Shelby team reunites to launch OVC Mustang

Launching a continuation Mustang at a clothing retailer may seem an odd call. But it turns out that cars and clothes have a lot in common

Whether it's racing overalls or James Dean in a leather jacket, somehow cars are inexplicably linked to clothing. That made a humble sounding T-shirt and jeans display the ideal place to launch a new run of Shelby GT350 Mustangs. With the possible exception of alcohol, it's in the world of fashion and in the automotive industry that the word 'vintage' carries the most gravitas.

A little more than 50 years after Carroll Shelby and his band of designers, fabricators, racers, and hot rodders built the original racing versions of the 1965 Shelby GT350 Mustang, a small nucleus of that group is putting the band back together. Together they will design and produce a Ford Motor Company and Shelby American authorized ‘tribute’ or ‘continuation’ run of those R-Model Mustangs.

The team, named the Original Venice Crew – so called because the first round of those cars, back in the day, was built at a shop on Princeton Street in Venice, California – will offer production versions of the popular GT350 ‘competition model’. Only 36 of these cars will be built, each incorporating several aerodynamic and other enhancements by Shelby American designer Peter Brock.

Each will be hand built at the Shelby facility in Southern California, just as the original team did in 1965. The new OVC shop resides in the former location of the Carroll Shelby Engine Company. Modeled after the 1960s offices at the original Venice facility, it features a desk for the late Carroll Shelby replete with one of his famous Stetsons.

For January only, the OVC Mustang stars as the inspiration behind an innovative and engaging retail experience exhibit staged at the new Tees + Jeans gallery, also in Venice, California. Junk Food Clothing and Levi’s recently conceived this new retail concept that weaves in basics with the growing trend of personalization. The installation and gallery exhibit opened to the public, with a well-attended opening party held last week.

The space, which is a permanent location, includes a merchandise assortment of Junk Food T-shirts in addition to Levi’s classics such as trucker jackets, cut-offs and skirts, among other items, not to mention Levi’s reconditioned – but still legitimately patinated – jackets and pairs of jeans costing hundreds of dollars each.

It's divided into thirds with the front of the house serving as the gallery place for the theme activations, with the kick-off homage to the birth of skateboarding and Venice local Craig Stecyk, who wrote and featured in the documentary Dogtown and Z-Boys, and replaced by the Original Venice Crew Shelby Mustang theme for January 2018.

From there, shoppers can move to the middle section of the store stocking the variety of clothing where they can make their selections before moving on for tailoring and customization. About 90 percent of the assortment can be personalized within roughly 20 minutes, DiGiacomo says.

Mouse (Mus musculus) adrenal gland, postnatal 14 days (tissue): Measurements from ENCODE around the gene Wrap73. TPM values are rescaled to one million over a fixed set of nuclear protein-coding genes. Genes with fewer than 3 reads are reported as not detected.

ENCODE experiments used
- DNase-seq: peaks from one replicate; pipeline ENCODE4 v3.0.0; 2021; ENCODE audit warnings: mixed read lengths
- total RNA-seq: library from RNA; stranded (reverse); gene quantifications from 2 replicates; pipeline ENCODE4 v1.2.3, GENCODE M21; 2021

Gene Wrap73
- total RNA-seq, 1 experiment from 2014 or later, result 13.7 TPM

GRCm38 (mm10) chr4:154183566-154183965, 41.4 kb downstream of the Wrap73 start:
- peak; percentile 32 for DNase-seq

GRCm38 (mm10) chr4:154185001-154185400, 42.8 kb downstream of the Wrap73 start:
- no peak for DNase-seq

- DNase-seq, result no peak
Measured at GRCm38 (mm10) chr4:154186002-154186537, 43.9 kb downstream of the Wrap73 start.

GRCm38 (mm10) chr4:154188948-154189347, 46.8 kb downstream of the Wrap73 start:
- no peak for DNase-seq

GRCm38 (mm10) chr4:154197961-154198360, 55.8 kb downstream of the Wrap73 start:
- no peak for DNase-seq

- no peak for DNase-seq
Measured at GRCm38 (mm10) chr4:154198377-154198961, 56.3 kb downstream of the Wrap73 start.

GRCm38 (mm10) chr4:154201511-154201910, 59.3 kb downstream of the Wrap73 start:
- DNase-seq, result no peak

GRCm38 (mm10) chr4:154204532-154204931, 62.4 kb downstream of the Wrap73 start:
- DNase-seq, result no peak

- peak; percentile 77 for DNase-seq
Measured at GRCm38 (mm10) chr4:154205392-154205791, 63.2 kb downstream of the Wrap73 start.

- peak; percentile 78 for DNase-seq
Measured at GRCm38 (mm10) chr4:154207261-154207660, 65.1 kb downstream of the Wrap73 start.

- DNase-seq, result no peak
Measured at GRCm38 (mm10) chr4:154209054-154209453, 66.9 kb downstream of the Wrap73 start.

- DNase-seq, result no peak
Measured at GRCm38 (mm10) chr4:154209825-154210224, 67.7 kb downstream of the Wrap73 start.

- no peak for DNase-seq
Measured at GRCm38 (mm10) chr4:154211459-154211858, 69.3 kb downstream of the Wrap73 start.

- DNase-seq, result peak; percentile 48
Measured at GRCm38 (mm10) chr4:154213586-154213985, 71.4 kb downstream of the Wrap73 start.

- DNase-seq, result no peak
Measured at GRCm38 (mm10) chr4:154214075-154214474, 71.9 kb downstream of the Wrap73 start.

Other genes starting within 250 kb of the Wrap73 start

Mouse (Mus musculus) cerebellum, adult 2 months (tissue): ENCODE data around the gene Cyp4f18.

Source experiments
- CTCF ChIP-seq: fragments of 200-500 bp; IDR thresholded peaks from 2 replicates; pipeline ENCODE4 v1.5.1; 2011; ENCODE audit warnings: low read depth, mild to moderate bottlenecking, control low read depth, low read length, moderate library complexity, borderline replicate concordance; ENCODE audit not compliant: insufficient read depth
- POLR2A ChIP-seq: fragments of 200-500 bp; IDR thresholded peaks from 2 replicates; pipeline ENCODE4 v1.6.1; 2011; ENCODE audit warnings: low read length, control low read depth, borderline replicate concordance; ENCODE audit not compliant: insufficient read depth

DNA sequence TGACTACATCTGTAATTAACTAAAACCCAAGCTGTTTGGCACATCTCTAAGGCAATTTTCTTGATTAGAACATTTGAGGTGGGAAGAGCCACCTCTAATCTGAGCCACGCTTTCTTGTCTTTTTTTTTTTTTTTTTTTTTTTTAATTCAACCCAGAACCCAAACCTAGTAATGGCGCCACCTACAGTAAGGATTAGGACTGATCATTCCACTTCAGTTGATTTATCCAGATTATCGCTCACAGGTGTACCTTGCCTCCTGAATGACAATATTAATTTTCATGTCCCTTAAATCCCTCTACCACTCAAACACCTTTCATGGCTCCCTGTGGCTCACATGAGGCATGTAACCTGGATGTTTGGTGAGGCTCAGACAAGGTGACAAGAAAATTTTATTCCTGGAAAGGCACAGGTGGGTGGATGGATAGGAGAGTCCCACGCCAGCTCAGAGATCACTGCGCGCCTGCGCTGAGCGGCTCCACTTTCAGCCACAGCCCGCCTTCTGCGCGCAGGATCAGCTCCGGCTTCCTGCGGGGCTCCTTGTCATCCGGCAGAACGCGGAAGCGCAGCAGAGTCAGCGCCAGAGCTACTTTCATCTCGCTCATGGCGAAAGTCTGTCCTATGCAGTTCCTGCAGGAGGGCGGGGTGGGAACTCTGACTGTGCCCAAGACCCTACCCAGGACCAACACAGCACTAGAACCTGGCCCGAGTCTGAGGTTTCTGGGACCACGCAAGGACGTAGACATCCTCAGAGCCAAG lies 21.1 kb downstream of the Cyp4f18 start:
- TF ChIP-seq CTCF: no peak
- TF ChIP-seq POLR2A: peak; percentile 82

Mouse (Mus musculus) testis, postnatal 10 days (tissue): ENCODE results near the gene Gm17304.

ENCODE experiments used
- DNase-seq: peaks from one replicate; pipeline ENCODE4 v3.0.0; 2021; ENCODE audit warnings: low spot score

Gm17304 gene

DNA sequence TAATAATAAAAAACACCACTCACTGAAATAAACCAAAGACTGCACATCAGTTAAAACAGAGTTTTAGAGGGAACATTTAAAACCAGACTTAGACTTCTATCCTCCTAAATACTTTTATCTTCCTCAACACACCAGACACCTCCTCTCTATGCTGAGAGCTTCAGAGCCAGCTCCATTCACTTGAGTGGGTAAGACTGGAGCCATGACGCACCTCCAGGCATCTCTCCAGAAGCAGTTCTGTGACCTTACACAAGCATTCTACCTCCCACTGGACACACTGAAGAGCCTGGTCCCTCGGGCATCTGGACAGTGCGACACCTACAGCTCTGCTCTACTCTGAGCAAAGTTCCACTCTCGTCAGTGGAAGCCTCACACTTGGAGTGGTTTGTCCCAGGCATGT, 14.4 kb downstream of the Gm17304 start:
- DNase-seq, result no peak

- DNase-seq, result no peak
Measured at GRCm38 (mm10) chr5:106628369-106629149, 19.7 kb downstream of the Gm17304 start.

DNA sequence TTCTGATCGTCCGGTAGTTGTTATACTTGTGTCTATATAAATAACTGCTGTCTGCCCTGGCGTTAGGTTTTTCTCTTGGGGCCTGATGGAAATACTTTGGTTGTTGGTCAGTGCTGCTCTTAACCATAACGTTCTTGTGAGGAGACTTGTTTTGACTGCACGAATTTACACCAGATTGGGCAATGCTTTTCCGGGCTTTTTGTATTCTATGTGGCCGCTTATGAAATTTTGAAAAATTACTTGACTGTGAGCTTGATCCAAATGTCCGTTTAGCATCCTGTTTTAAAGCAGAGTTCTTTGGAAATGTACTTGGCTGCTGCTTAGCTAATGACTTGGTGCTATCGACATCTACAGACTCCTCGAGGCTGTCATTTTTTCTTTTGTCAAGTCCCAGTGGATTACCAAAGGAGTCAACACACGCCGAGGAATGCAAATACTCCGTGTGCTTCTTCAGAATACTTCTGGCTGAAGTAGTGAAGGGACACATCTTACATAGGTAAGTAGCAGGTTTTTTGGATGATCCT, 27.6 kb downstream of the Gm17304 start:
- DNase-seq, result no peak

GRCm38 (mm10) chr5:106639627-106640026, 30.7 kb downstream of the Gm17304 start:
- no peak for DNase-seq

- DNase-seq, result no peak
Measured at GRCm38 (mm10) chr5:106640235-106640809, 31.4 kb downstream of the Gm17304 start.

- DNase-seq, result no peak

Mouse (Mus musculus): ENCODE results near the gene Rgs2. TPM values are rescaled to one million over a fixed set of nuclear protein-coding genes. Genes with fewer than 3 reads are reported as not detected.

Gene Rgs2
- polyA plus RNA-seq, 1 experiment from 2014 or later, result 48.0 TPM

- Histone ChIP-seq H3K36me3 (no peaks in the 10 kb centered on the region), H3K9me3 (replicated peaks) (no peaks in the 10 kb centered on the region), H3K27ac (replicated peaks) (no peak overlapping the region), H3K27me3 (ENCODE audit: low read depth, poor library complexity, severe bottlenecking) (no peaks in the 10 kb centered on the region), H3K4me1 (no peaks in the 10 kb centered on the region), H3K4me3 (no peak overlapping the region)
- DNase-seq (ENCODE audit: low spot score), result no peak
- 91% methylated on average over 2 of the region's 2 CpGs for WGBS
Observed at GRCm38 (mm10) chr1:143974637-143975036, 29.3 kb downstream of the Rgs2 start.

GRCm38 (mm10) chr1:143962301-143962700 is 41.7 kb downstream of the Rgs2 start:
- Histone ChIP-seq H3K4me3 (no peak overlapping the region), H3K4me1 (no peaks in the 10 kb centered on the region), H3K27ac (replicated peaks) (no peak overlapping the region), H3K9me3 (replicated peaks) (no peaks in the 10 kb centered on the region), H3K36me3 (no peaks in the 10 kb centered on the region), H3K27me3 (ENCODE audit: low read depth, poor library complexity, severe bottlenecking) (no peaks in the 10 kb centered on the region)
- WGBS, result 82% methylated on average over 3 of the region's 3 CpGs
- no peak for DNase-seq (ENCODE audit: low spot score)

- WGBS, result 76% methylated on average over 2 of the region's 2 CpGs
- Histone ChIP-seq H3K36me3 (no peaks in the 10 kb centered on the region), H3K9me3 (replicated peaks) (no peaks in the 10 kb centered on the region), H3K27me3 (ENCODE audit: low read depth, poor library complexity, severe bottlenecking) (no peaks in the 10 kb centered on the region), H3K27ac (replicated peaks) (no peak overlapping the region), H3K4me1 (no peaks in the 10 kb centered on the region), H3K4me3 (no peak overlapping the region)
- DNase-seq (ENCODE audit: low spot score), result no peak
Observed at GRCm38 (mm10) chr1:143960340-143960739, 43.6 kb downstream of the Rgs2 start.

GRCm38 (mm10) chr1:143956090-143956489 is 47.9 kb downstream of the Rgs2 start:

It is interesting that the space has an historic automotive connection beyond Shelby American, as DiGiacomo advises that Gerry Wiegert used this exact building in which to construct the original Vector W-8 supercar.

During the opening night presentation, OVC team members Jim Marietta and Ted Sutton, along with a couple of Venice area historians and authors, led a casual Q&A session talking about the early days of Shelby American, the history and inspiration behind the new OVC GT-350, and reminisced about when Shelby first set up shop in the now trendy Southern California town.

Each OVC Mustang is individually built to order, as there are a few options and choices to make in terms of engine and rear suspension design. Brock redesigned the original car’s lower front fascia spoiler for better aero, and to more closely replicate what he intended to do back in ‘65. The special rear window was also partially re-configured for better visibility and a neater, cleaner install.

Every OVC Shelby build begins with an actual ‘K-Code’ 289 ‘Hi-Po’ Mustang fastback, as did the originals; in this case the cars are stripped to the nubbins, fully reconditioned using Ford factory or Shelby American parts, and built back up to racing spec. And since each example is based on a real Mustang with a VIN, they can be legally registered and street licensed.

One particularly interesting option is a newly-produced independent rear suspension that was originally designed and envisioned for this car back in the day, but nixed last minute due to cost.

The fit, finish and quality of the new OVC build would set standards at any Concours d’Elegance; the cars are beautiful and of jewel-like quality in every way. The car’s performance and suspension development work was done by three guys with major Shelby experience: Vince LaViolette, Shelby American’s current product development chief, well credentialed racing writer Rick Titus, and John Morton, a former Sports Car Club of America Trans-Am champion racer with many years of Shelby American tenure.

All guests at the gallery opening received a specially curated OVC Shop Manual containing an interesting variety of original Shelby American graphics and photos; the pages of which instead of being stapled together, were, or course, stitch-bound in the Tees + Jeans tailor shop.

How much for all this speed and beauty? $250,000 buys you this new piece of Shelby American speed, style, and history.

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